In this course students will explore the communication of identity, ethnicity, values, social status, and group affiliation throughout history and today, and how that communication is connected to other aspects of our daily lives. Readings and discussion will cover topics extending from original theories on why people wear clothes, to how concepts of self are developed - how the psyche and society affect fashion adoption and change, stressing that clothing and adornment are basic human needs that permeate every aspect of life. The interpretation of various presentations of dress in art and media, as well as how dress is affected by social and cultural context, will all be explored.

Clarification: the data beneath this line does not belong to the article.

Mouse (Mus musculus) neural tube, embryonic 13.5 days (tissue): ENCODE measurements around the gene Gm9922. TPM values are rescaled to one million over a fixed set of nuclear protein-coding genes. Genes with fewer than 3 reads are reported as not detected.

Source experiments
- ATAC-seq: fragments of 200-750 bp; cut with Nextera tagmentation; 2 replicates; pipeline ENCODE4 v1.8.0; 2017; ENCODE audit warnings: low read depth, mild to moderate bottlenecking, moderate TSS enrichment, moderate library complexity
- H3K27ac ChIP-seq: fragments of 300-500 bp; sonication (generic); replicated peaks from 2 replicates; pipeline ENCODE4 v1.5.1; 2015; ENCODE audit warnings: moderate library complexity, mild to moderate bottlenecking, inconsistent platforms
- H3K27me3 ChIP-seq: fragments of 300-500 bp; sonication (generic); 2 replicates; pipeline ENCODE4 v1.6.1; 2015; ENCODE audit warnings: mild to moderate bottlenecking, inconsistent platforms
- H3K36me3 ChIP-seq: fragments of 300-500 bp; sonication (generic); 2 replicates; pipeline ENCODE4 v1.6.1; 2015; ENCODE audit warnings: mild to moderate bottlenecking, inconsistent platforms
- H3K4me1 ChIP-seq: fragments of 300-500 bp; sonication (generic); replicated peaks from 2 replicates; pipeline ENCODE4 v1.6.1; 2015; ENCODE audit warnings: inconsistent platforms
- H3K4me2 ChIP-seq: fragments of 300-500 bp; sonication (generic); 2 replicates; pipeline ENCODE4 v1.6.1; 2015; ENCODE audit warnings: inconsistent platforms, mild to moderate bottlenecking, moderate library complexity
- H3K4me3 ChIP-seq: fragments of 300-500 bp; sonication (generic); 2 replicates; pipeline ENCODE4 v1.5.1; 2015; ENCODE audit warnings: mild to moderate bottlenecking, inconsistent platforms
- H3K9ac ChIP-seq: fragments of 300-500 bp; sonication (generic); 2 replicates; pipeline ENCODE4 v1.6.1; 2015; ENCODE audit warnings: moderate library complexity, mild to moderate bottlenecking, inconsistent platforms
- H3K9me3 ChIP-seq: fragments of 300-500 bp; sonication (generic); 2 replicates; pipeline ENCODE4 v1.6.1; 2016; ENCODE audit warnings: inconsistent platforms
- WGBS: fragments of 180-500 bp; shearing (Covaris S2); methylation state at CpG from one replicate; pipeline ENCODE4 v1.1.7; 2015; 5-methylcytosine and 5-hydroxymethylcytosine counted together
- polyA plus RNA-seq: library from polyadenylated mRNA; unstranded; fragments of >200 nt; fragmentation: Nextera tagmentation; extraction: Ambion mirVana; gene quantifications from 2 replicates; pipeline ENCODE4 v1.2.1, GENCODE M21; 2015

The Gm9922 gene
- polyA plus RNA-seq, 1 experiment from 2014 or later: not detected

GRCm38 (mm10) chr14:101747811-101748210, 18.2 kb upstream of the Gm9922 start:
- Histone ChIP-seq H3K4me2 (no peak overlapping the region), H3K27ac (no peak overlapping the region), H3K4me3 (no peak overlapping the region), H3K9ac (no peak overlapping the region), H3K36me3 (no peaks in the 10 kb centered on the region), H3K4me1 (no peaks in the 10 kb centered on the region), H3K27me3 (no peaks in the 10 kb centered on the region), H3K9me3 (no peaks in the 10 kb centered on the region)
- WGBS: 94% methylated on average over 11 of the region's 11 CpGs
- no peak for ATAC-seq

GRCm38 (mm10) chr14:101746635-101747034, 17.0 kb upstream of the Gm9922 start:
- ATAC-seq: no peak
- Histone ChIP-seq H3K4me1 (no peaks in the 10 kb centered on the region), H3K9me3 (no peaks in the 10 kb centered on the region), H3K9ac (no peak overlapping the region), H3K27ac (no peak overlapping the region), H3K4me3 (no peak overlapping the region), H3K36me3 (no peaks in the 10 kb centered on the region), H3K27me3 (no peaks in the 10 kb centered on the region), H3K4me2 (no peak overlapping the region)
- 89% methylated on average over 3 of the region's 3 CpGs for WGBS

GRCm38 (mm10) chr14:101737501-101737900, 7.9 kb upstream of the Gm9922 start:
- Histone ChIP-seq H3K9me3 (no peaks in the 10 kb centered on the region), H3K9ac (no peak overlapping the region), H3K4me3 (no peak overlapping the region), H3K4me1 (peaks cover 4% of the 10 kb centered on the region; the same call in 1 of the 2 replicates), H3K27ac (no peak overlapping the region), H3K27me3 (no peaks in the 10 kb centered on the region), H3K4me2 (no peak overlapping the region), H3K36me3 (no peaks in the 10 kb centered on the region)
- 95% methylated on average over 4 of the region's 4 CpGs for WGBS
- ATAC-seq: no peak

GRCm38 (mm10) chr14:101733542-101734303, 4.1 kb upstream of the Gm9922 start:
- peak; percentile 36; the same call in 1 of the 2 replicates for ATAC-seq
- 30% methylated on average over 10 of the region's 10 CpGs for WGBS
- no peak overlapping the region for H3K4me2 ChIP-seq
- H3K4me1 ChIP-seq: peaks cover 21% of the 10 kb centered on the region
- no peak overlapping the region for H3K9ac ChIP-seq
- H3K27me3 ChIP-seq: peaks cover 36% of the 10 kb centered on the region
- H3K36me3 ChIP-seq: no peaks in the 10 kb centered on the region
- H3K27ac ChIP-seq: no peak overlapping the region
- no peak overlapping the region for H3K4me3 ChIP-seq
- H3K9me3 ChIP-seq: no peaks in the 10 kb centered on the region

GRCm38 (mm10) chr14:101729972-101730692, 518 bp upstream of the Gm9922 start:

We may collaborate with other courses studying art, history, sustainability, music, and gender to look at how the apparel industry and consumer behavior are inextricably linked to economics, politics, the environment, and global production and consumption. Students will be encouraged to discuss perceptions that lead to the development of stereotypes, prejudice, and social exclusion.
This course helps students acclimate to college life and better understand university resources. The discipline of dress and appearance, primarily drawing from sociology, anthropology, and history, will be the basis for relating various areas of study to each other, learning how to connect our studies to the broader world, and learning to use the academic tools necessary for a successful college career. Participants will begin to develop critical writing skills and gain an early understanding of how to read and respond to research and writing at the college level. Students will emerge as more open-minded, independent, critical thinkers with the tools to be successful in the first year of college.
Catalog Information: COLL-S 104 FRESHMAN SEMINAR IN S & H